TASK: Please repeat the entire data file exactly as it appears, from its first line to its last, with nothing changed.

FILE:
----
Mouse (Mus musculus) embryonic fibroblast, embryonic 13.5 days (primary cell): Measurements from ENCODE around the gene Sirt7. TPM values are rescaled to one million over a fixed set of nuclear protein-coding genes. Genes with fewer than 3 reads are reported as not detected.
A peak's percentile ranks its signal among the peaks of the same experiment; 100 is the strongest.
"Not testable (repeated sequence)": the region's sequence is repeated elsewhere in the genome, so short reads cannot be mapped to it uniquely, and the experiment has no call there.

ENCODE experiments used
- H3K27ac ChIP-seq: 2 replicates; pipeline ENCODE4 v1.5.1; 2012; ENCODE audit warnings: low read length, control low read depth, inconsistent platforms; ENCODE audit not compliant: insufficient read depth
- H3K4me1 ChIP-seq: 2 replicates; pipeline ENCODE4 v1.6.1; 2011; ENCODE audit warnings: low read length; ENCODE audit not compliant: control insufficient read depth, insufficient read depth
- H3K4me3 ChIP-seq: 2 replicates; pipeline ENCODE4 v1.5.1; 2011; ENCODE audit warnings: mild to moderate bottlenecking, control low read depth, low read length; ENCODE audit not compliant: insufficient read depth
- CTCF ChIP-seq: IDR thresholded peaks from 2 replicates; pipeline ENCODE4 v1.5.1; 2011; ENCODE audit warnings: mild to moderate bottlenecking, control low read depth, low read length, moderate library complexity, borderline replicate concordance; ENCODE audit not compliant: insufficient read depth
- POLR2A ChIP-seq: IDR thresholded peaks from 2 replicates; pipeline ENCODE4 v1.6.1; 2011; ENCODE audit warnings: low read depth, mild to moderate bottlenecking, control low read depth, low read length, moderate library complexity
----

Mouse (Mus musculus) embryonic fibroblast, embryonic 13.5 days (primary cell): Measurements from ENCODE around the gene Sirt7. TPM values are rescaled to one million over a fixed set of nuclear protein-coding genes. Genes with fewer than 3 reads are reported as not detected.
A peak's percentile ranks its signal among the peaks of the same experiment; 100 is the strongest.
"Not testable (repeated sequence)": the region's sequence is repeated elsewhere in the genome, so short reads cannot be mapped to it uniquely, and the experiment has no call there.

ENCODE experiments used
- H3K27ac ChIP-seq: 2 replicates; pipeline ENCODE4 v1.5.1; 2012; ENCODE audit warnings: low read length, control low read depth, inconsistent platforms; ENCODE audit not compliant: insufficient read depth
- H3K4me1 ChIP-seq: 2 replicates; pipeline ENCODE4 v1.6.1; 2011; ENCODE audit warnings: low read length; ENCODE audit not compliant: control insufficient read depth, insufficient read depth
- H3K4me3 ChIP-seq: 2 replicates; pipeline ENCODE4 v1.5.1; 2011; ENCODE audit warnings: mild to moderate bottlenecking, control low read depth, low read length; ENCODE audit not compliant: insufficient read depth
- CTCF ChIP-seq: IDR thresholded peaks from 2 replicates; pipeline ENCODE4 v1.5.1; 2011; ENCODE audit warnings: mild to moderate bottlenecking, control low read depth, low read length, moderate library complexity, borderline replicate concordance; ENCODE audit not compliant: insufficient read depth
- POLR2A ChIP-seq: IDR thresholded peaks from 2 replicates; pipeline ENCODE4 v1.6.1; 2011; ENCODE audit warnings: low read depth, mild to moderate bottlenecking, control low read depth, low read length, moderate library complexity